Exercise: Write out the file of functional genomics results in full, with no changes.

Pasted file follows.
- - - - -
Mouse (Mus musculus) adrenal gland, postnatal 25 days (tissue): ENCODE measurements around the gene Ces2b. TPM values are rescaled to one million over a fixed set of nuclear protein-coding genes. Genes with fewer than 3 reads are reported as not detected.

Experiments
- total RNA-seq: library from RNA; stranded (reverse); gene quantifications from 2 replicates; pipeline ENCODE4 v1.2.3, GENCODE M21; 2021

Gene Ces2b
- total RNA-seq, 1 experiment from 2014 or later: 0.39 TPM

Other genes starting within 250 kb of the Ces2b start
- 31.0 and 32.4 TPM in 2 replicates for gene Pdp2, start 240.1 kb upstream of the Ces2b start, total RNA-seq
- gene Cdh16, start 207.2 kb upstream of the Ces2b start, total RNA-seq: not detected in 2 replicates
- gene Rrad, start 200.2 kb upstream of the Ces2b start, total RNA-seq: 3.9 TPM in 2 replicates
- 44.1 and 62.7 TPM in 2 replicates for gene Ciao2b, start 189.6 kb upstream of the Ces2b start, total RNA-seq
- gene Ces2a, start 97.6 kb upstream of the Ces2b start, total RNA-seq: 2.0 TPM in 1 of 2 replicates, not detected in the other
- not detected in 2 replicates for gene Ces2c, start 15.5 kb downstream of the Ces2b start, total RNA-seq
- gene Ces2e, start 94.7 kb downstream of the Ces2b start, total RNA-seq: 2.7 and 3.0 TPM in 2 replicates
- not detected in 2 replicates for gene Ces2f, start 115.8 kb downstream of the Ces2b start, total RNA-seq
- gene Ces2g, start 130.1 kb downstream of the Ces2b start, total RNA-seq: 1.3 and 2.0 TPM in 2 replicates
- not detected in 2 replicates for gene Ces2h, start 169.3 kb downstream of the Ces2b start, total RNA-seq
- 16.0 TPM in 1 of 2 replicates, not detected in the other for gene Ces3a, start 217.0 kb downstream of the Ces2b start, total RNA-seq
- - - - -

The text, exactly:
Mouse (Mus musculus) adrenal gland, postnatal 25 days (tissue): ENCODE measurements around the gene Ces2b. TPM values are rescaled to one million over a fixed set of nuclear protein-coding genes. Genes with fewer than 3 reads are reported as not detected.

Experiments
- total RNA-seq: library from RNA; stranded (reverse); gene quantifications from 2 replicates; pipeline ENCODE4 v1.2.3, GENCODE M21; 2021

Gene Ces2b
- total RNA-seq, 1 experiment from 2014 or later: 0.39 TPM

Other genes starting within 250 kb of the Ces2b start
- 31.0 and 32.4 TPM in 2 replicates for gene Pdp2, start 240.1 kb upstream of the Ces2b start, total RNA-seq
- gene Cdh16, start 207.2 kb upstream of the Ces2b start, total RNA-seq: not detected in 2 replicates
- gene Rrad, start 200.2 kb upstream of the Ces2b start, total RNA-seq: 3.9 TPM in 2 replicates
- 44.1 and 62.7 TPM in 2 replicates for gene Ciao2b, start 189.6 kb upstream of the Ces2b start, total RNA-seq
- gene Ces2a, start 97.6 kb upstream of the Ces2b start, total RNA-seq: 2.0 TPM in 1 of 2 replicates, not detected in the other
- not detected in 2 replicates for gene Ces2c, start 15.5 kb downstream of the Ces2b start, total RNA-seq
- gene Ces2e, start 94.7 kb downstream of the Ces2b start, total RNA-seq: 2.7 and 3.0 TPM in 2 replicates
- not detected in 2 replicates for gene Ces2f, start 115.8 kb downstream of the Ces2b start, total RNA-seq
- gene Ces2g, start 130.1 kb downstream of the Ces2b start, total RNA-seq: 1.3 and 2.0 TPM in 2 replicates
- not detected in 2 replicates for gene Ces2h, start 169.3 kb downstream of the Ces2b start, total RNA-seq
- 16.0 TPM in 1 of 2 replicates, not detected in the other for gene Ces3a, start 217.0 kb downstream of the Ces2b start, total RNA-seq